GOP Billionaire Probed For Illicit Ties With Chinese Officials, Gangsters
There was once a time, not so long ago, when Sheldon Adelson — the 79 year-old gambling mogul who recently vowed to spend $100 million to elect Mitt Romney — would have considered such profligate political largesse beyond his means.
Often when his name is mentioned in coverage of the 2012 campaign — as when he spent millions on Newt Gingrich’s ill-fated primary bid — the Jewish Adelson is said to be motivated politically by his ultra-hawkish Zionism. But the inner history of his gambling empire, currently under scrutiny by law enforcement officials, suggests he may have at least one other reason for his determination to oust the Obama administration.
Not much more than a decade ago, his Sands Hotel and Casino ranked fifth in revenues on the Las Vegas Strip. With a mere billion in the bank, he ranked 274 on Forbes’ list of Richest Men in America. Now with a net worth of $25 billion, he is ranked the eighth richest American, just behind the notorious Koch brothers.
Adelson owes his improved fortures to Macau, the island province recoverd by China in 1999 after more than 400 years of colonial rule by Portugal. What was once a government monopoly on gambling was opened up by Beijing authorities to private operators, with 21 bidders for three licenses. Despite its financial weakness compared with its Vegas competitors, Adelson’s company came out on top.
The questions that continue to haunt Adelson are why officials in Macau and Beijing decided to award a gaming license to him – and how he conducted business there in the years since. Indeed, those questions are the subject of ongoing litigation between Adelson and two executives who formerly worked for him: Richard Suen, who claims to have successfully escorted the Vegas billionaire through the complex, mystifying political systems of China and Macau; and Steven C. Jacobs, who ran the Sands China casino in Macau until Adelson abruptly fired him.
Although Adelson promised Suen a payment of $5 million plus two percent of LVSI’s net profits in Macau as a “success fee,” he was never paid. In 2008 a Las Vegas jury awarded Suen $43.8 million for his role in Adelson’s campaign for a Macau license. But the court’s decision was overturned on appeal and the case will be retried in 2013.
Their business relationship began in November 2000, when Adelson hired Suen as a consultant to advise how he might gain influence with the Communist leadership in Beijing and thus win a gaming license in Macau. Suen testified that he believed Adelson’s “strong affiliations with the Republican Party” would win him the attention of top government officials, including then-Vice Premier Qian Qichen, who oversaw Macau.
It was Adelson’s political connections, according to his own testimony, that got him the highly unusual meeting with Qian. His opportunity arose when members of Congress filed legislation designed to prevent China from hosting the 2008 Olympics due to human rights violations. Adelson simply used his clout as a major Congressional donor to kill the bill, calling “four or five” Representatives. At a Fourth of July picnic, he spoke with then-Majority Whip Tom DeLay (R-TX) about the bill.
Bejing soon won the Olympic bid, and Adelson subsequently met with Vice Premier Qian in 2001 at the Purple Light Pavilion — the illustrious Beijing venue where Qing Emperors once received imperial emissaries and foreign generals. In February 2002, China’s rulers awarded Adelson a gaming license for Macau.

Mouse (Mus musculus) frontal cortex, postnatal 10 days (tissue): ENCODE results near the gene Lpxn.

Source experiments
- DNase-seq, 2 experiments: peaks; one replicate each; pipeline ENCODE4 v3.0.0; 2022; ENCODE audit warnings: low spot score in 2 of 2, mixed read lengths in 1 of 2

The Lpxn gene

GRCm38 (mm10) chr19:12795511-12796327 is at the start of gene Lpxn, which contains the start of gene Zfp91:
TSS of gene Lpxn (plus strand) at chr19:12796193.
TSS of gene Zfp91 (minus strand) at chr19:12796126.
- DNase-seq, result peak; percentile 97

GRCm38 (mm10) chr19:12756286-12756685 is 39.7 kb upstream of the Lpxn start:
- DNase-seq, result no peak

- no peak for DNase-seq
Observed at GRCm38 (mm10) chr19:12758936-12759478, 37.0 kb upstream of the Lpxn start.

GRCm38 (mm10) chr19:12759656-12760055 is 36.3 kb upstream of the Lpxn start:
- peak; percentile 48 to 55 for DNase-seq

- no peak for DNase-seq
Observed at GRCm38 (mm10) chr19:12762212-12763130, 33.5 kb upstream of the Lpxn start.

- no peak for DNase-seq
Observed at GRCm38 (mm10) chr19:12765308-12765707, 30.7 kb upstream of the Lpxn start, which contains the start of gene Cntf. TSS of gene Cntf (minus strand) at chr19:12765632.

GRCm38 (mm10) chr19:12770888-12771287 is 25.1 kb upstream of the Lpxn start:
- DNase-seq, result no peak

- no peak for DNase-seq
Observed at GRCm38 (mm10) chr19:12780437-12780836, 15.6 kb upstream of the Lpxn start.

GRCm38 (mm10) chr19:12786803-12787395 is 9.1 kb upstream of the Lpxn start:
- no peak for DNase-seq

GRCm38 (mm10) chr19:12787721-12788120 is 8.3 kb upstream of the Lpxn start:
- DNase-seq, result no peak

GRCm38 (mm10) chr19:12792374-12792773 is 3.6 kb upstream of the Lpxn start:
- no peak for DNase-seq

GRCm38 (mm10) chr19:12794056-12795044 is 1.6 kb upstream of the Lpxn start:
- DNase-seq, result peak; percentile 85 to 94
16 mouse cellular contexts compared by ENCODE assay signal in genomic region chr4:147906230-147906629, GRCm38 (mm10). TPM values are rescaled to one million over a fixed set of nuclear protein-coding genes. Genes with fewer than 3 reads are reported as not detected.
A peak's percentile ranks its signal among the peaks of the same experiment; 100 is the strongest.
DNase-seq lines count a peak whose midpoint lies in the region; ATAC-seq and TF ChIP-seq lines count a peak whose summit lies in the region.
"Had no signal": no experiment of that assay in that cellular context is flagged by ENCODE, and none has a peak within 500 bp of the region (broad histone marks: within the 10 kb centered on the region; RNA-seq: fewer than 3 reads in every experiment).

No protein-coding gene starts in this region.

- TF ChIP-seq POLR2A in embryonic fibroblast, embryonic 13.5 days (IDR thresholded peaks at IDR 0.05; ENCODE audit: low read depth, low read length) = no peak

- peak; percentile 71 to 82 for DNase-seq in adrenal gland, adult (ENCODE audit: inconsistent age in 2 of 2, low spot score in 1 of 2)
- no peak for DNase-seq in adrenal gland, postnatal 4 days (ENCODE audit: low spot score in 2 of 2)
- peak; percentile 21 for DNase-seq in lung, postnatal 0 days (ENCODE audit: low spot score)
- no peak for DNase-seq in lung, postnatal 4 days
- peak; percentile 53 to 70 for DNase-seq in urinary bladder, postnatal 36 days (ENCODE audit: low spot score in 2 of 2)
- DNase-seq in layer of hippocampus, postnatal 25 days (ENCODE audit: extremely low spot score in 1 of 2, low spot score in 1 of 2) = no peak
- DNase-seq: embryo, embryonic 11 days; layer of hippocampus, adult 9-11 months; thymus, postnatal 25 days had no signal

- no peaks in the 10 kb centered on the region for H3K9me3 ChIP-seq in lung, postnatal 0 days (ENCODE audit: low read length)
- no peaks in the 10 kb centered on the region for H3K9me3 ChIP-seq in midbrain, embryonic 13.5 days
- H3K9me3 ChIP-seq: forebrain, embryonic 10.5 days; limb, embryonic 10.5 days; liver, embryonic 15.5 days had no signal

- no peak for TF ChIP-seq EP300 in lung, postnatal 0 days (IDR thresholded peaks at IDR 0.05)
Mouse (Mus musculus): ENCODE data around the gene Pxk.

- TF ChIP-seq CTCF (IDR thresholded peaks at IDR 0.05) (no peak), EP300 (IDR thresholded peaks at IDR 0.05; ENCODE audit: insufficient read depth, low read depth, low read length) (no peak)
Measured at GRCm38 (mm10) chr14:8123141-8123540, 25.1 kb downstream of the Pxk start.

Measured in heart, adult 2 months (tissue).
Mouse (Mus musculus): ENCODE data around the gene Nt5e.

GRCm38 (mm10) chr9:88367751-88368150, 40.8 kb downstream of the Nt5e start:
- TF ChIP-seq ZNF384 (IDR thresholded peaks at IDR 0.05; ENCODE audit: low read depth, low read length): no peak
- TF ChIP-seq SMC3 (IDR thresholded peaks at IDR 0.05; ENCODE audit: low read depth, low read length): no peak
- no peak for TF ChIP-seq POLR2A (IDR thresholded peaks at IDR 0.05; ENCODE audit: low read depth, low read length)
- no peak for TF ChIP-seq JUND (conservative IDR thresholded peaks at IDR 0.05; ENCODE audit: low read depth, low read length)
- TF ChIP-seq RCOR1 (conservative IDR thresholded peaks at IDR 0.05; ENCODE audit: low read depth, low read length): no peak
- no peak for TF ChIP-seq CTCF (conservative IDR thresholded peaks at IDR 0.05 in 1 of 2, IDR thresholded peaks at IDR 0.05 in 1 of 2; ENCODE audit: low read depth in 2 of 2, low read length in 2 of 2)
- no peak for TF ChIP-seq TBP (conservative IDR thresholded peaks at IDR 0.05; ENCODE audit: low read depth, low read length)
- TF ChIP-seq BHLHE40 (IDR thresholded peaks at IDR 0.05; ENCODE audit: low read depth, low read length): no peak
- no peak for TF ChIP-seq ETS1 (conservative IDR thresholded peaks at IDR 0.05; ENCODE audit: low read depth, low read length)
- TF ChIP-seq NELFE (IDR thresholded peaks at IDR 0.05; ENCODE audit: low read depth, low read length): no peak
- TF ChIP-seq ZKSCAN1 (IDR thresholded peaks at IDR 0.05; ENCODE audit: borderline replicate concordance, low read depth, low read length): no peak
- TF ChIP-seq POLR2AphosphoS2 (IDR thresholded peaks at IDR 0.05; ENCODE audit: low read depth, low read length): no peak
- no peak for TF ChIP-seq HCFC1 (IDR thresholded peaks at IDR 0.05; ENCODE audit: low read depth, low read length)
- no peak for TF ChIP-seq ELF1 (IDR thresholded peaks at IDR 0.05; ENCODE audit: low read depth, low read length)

Not long after the Sands Macau opened in 2004, Adelson’s corporate profits began an astronomical rise. Since then, Adelson and his company have built two more casinos on the Chinese island. In 2012, first quarter revenue nearly doubled from 2011 for the Las Vegas Sands Corp, with one casino alone averaging nearly $4.5 million in revenue per day.
Yet despite his stratospheric wealth Adelson is, much like his Vegas casino in 1999, “currently vulnerable.” Probes by the Department of Justice and the Securities and Exchange Commission could threaten his empire.
If those probes find wrongdoing, the chief witness may be Jacobs, former CEO of Sands China, the Macau casino, is also suing the mogul and his company for wrongful termination. Among other claims, Jacobs has alleged in court papers that Adelson demanded secret investigations of high-ranking Macau government figures in order to thwart regulation of his businesses. The plaintiff is Jacobs, who received a $2.5 million bonus two months prior to his dismissal, claims Adelson wanted him to use improper “leverage” against senior government officials — and to refrain from disclosing information concerning the company’s alleged involvement with the island’s “Triad” criminal gangs, among other issues, to the LVSI board of directors.
According to Jacobs, Adelson was determined to “aggressively grow” the junket business, which brings high-rolling gambling patrons to special “VIP rooms” at Macau casinos – despite credible allegations that the junkets are controlled by Triad racketeers. In 2010, Reuters reported that a top Triad gangster and junket owner had shared in profits from a Sanda VIP room.
Attorneys for Jacobs have filed court documents stating that he is a cooperating witness in probes under way by the Justice Department and the SEC into whether Adelson’s firms have violated the Foreign Corrupt Practices Act by maintaining a top Macau official on the Sands China payroll.
As a casino operator in Las Vegas, Adelson is subject to Nevada laws regulating gaming. Should federal authorites uncover any overseas malfeasance, the gambling baron could lose his license — and taint all of the money donated to his political favorites. No wonder he wants more and better friends in Washington.
Part One: To be continued